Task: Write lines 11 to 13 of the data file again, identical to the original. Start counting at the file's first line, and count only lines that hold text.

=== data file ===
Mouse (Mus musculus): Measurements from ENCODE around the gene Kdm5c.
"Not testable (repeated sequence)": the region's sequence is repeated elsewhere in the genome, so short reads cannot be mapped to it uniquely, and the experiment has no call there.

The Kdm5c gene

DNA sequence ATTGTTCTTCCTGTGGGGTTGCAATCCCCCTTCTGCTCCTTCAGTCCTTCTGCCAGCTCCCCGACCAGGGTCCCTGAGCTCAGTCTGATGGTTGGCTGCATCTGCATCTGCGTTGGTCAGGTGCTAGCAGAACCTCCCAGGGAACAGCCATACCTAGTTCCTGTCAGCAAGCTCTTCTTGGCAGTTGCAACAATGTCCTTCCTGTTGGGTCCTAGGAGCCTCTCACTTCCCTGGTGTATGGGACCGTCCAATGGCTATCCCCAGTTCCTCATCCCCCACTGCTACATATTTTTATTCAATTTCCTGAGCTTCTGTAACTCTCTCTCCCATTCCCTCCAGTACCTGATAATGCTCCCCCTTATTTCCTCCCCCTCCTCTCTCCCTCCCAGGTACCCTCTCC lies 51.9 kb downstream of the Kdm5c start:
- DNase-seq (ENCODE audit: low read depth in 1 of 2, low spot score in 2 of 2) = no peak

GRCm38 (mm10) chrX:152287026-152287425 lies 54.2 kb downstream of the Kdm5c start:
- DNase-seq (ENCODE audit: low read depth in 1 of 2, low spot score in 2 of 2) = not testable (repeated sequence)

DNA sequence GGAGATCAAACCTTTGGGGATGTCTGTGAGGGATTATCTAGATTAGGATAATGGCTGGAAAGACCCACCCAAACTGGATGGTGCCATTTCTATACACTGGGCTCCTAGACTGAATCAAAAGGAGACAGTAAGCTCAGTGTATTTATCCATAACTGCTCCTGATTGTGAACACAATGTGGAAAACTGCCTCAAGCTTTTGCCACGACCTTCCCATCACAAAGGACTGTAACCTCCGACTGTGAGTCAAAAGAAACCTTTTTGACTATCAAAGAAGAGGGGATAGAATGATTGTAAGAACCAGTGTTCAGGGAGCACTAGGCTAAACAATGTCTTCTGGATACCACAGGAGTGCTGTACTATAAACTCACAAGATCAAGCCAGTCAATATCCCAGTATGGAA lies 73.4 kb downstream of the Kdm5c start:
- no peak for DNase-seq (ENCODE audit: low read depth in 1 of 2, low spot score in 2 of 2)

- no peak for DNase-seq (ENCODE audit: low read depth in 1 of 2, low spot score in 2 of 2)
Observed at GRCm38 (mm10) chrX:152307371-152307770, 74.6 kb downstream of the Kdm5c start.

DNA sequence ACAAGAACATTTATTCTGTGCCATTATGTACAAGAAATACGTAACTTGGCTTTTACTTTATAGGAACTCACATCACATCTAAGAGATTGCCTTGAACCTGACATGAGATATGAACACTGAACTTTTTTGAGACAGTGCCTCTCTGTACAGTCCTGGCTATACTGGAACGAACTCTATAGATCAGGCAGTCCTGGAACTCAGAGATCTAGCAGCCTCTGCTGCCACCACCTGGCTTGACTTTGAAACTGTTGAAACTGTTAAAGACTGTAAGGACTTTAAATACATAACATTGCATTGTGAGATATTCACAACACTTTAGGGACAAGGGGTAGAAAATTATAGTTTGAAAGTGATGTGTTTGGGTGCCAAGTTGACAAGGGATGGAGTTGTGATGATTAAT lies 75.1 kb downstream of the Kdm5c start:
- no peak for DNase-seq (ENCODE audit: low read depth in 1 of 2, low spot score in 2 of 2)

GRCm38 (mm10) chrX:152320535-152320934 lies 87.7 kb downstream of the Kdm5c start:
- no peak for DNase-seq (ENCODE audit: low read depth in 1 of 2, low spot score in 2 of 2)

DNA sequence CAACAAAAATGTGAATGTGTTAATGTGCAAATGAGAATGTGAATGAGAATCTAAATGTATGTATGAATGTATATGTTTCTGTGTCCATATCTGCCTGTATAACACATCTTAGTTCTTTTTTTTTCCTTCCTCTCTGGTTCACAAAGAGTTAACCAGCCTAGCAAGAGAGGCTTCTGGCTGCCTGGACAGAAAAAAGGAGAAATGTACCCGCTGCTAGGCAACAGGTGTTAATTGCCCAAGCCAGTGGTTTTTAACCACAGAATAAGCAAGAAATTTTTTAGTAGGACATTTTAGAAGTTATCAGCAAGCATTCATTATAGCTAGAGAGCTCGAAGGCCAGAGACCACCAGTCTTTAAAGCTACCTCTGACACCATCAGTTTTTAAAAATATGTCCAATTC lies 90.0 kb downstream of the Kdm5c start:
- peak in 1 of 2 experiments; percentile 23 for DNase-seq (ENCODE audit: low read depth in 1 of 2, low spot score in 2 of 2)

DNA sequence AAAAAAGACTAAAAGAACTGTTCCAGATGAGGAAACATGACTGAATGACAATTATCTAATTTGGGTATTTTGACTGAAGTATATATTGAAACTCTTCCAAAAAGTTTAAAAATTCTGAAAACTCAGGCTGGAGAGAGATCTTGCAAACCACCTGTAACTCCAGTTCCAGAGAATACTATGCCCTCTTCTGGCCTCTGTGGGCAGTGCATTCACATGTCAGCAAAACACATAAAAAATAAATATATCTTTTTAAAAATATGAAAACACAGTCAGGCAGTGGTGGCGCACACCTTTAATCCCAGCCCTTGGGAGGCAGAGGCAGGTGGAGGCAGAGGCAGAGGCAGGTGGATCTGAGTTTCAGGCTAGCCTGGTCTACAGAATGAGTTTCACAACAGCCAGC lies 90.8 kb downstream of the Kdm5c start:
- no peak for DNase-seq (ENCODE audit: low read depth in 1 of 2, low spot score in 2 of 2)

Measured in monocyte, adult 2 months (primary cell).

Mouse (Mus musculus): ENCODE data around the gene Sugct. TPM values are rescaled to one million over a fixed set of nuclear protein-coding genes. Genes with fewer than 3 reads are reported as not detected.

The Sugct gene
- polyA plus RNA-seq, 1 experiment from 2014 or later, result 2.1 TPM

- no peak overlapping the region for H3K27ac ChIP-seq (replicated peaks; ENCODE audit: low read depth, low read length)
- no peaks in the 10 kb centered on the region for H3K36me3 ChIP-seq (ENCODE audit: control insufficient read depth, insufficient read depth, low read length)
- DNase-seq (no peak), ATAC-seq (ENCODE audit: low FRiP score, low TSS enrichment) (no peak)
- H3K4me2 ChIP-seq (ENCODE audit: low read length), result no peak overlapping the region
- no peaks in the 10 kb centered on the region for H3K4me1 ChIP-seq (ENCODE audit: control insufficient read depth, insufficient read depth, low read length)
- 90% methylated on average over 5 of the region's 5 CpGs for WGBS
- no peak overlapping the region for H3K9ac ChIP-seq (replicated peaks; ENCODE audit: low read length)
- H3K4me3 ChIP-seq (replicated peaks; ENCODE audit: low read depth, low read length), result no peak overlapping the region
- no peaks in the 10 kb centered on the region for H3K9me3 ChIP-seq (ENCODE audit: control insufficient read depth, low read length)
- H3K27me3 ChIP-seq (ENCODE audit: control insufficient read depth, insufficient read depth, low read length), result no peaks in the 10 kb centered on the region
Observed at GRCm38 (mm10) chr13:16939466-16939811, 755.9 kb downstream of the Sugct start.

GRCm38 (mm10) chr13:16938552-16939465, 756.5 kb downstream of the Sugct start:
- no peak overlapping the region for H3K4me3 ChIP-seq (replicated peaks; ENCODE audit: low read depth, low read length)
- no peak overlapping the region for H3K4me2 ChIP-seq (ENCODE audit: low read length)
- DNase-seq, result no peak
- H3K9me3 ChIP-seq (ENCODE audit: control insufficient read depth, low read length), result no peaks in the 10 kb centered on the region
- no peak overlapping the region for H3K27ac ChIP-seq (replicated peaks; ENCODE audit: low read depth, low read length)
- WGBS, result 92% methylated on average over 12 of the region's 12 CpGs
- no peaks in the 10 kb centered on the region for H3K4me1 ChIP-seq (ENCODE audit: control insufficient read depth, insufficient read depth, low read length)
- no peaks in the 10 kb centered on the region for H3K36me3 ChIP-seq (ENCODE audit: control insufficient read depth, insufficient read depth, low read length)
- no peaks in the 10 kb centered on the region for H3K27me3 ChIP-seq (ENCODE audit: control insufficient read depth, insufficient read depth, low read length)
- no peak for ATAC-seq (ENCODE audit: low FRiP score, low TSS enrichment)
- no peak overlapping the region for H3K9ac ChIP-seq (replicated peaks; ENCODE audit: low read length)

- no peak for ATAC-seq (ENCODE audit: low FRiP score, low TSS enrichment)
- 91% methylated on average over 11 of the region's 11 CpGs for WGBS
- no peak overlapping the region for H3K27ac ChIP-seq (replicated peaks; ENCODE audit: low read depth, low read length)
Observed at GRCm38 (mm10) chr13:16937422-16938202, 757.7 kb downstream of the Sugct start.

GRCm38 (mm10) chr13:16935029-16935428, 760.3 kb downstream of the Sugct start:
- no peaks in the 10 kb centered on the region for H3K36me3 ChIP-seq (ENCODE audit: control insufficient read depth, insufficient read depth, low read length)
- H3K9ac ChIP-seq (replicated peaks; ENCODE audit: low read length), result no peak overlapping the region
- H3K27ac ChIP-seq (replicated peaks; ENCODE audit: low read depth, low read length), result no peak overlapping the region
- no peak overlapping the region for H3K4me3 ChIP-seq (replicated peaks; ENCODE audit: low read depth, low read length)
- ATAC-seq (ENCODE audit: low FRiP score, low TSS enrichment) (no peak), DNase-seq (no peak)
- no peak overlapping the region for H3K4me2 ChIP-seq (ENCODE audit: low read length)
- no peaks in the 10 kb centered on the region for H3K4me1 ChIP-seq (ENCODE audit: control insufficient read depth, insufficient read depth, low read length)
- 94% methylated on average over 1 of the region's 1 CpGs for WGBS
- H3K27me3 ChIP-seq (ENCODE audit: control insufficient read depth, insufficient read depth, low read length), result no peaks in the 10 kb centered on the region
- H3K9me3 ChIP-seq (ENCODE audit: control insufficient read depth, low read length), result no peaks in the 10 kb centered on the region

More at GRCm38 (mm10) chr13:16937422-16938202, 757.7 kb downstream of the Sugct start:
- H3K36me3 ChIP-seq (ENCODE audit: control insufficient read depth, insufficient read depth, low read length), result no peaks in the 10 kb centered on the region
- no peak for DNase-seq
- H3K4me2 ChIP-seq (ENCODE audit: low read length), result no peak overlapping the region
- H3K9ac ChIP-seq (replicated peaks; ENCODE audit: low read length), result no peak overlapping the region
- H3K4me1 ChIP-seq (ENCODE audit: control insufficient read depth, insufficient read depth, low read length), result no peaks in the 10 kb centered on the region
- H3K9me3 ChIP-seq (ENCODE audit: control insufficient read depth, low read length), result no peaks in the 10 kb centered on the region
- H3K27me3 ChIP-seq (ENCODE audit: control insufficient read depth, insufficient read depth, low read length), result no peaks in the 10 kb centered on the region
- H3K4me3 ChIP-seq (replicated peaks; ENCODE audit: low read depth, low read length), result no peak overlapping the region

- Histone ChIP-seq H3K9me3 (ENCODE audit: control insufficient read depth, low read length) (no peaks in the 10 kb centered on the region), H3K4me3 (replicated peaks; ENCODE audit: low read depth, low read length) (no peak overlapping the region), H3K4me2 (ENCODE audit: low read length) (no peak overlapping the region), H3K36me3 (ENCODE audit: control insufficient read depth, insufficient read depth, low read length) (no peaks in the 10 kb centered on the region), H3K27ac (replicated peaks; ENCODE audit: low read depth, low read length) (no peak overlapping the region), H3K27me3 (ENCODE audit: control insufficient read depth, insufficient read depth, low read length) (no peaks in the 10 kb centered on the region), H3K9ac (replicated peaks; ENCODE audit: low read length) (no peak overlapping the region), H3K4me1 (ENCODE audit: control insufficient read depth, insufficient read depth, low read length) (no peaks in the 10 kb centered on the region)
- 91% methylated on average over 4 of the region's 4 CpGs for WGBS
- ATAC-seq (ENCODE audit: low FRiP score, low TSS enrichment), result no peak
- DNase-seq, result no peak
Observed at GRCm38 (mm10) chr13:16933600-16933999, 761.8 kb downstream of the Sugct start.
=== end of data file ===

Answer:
Observed at GRCm38 (mm10) chrX:152307371-152307770, 74.6 kb downstream of the Kdm5c start.

DNA sequence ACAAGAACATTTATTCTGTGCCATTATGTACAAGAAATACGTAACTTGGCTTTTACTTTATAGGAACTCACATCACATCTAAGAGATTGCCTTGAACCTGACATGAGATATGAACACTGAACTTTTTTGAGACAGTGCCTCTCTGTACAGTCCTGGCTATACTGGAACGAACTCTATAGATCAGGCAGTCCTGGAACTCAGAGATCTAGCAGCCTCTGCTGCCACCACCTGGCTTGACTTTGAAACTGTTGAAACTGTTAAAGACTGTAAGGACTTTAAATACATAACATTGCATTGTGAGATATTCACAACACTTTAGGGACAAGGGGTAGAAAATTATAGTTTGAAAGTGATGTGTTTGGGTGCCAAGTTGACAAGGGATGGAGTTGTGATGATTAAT lies 75.1 kb downstream of the Kdm5c start:
- no peak for DNase-seq (ENCODE audit: low read depth in 1 of 2, low spot score in 2 of 2)